I attended KubeCon 2021 in-person, here are my top 6 takeaways

At KubeCon 2021, attendees can expect to see a large screen displaying a wealth of information, providing valuable takeaways for in-person participants.
ACF Image Blog

Last week’s KubeCon 21 in LA was one of the first major tech conferences to offer an in-person option. This blog recaps some key takeaways from the event.


Amanda Mitchell Director of Content Marketing
Amanda Mitchell | Director of Content Marketing | Chronosphere

KubeCon 2021 - a recap

Last week’s KubeCon + CloudNativeCon North America 2021 was one of the first major tech conferences to offer an in-person option since the start of the pandemic. Most events were available via the MeetingPlay app, and show planners did a really good job blending physical and virtual experiences, so there was something for everyone.

While the vast majority of attendees (approximately 20K online vs 3,300 physically) chose the virtual format due to travel restrictions, or to honor their comfort level, the in-person experience for those of us who took the plunge was … refreshing.

I was one of those plungers, and this boots-on-the-ground blog recaps six takeaways from last week’s KubeCon 21. Also:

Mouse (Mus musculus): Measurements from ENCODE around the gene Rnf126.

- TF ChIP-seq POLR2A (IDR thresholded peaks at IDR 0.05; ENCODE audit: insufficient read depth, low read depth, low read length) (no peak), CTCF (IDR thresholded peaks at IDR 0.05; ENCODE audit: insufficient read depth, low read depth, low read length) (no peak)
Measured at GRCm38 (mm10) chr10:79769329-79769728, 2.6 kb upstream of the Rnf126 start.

1) A green light for more (safe) in-person events

Anyone jonesing for an in-person event, but still feeling some pandemic-related reluctance, should feel optimistic about the future of conferences. Based on my KubeCon 21 experience, I can say with confidence, it IS possible to gather safely in large numbers. Of course you need to follow health & safety requirements, and apply the common sense behavior we’re all familiar with by now (i.e. wear a mask), but we can do hard things.

Also, if you’re going to gather in large numbers during a pandemic, location matters. Last week’s KubeCon 21 was held in Los Angeles, Calif. – once a COVID-19 epicenter that, thanks to high vaccination rate and strict masking, now boasts some of the country’s lowest transmission rates. The CNCF (Cloud Native Computing Foundation) chose well.

2) Quantity isn’t everything

The notable difference between KubeCon 21 and the many premier conferences I’ve attended over the years was the amount of foot traffic on the show floor. The show buzz was palpable. The exhibitor floor was covered in fully-staffed booths. People with “safe” green bands were shaking hands. But there were fewer people roaming the floor.

I wouldn’t call this a bad thing at all: The folks who attended were highly-technical and dedicated to learning about new products and trends.

In my books, safe location + unicorn attendees = successful show.

3) KubeCon 21 felt like old times (aka two years ago)

Aisles that weren’t crammed to the gills and mask-wearing aside, everything else felt pretty familiar.

  1. The event was packed with informative sessions (recaps here).
  2. The keynotes were inspiring, and at times newsworthy (recaps here).
  3. There were parties!
  4. There were shoulder-to-shoulder team dinners where appetizers were physically shared.